Monday, June 17, 2013

Morinaga Kinako Mochi Choco Ball

Candy makers speak in a sort of code. As children, we come to understand this code, but, as an adult, I had completely forgotten about the spycraft of sweets marketed toward the short set. For instance, "hot" in candy code often means, "strong cinnamon". It does not mean that chili is infused into the mix. That is only the case for candy designed for adult buyers and candy snobs who think that mixing hot stuff with sweet stuff is the bee's knees.

American candy makers have their code words and Japanese ones do as well. This was a fact I had not considered when I spied this box of "kinako mochi" or "toasted soy bean and pounded rice cake" flavor of Choco Ball. When I think "mochi", I think of chewy, slightly elastic, and soft covering on the outside of a traditional Japanese sweet. In candy code, however, "mochi" is what they call "gummi". That is necessarily a bad thing, but my level of enthusiasm would have been dialed back a bit had I remembered that this contained a core of German ingenuity rather than stretchy Japanese rice.

I found this small box (26 grams, a little under an ounce) of candy at Mitsuwa Japanese market on what I would consider a "very good day" in terms of scoring both interesting and affordable snacks. It was $1.19 (119 yen), which is still more expensive than it is in Japan (85 yen or 85 cents), but is very reasonable for an import.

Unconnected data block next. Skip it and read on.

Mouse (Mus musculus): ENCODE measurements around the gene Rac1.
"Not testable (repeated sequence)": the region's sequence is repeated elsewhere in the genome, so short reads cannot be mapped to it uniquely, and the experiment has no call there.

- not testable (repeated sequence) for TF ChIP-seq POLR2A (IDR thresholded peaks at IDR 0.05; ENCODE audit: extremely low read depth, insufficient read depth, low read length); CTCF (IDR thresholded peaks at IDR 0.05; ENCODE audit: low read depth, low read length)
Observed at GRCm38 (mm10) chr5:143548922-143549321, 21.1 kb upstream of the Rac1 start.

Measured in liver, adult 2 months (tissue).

When I flipped open the "beak" on the top of the box, I felt the very familiar scent of kinako "chocolate"; that is to say, white chocolate infused with toasted soybean. This is a smell that I love and welcome, and I think that kinako makes a very good match for white chocolate because it has no sweetness. I carries more of a nutty flavor from the roasting and only a hint of its soy roots. When I say, "soy", think soy beans, not tofu. There is quite a big flavor difference.

Each tiny little ball is about the size of an M & M, though, obviously, shaped differently. There 19 balls in the box, and the whole thing is 118 calories (about 6 calories per ball). I tried to get a cutaway view, but they're too small and soft for that. Biting into the white chocolate exterior causes the outer portion to crumble off of the gummy inside. Clearly, these are meant to be eaten in one go. Considering the small size, I imagine they're much more likely to be designed to be consumed a few at a time rather than in two bites. 

The outside has a nice sweetness and an earthy, nutty flavor from the kinako. The gummy inside is fresh, soft, and chewy, but it's so small that you have to make a special effort to get much of a "chew" in on it. That's okay. It invites you to be mindful of the experience. My tongue detected no flavor from the gummy inside, but that is no surprise both because of the size and the fact that they probably wouldn't trouble themselves to infuse it with something resembling the mild flavor of rice cake.

I really liked this, but I'm a kinako junkie. I think this is a very approachable option for those who may be a bit reluctant to try Japanese sweets, especially since it tastes a little bit like peanut butter. If you can find a box for a reasonable price, I say, go for it. 

If you're interested in a wallpaper showing Kyro-chan, the illustrated bird mascot on Choco Ball, you can download a few designs here

No comments: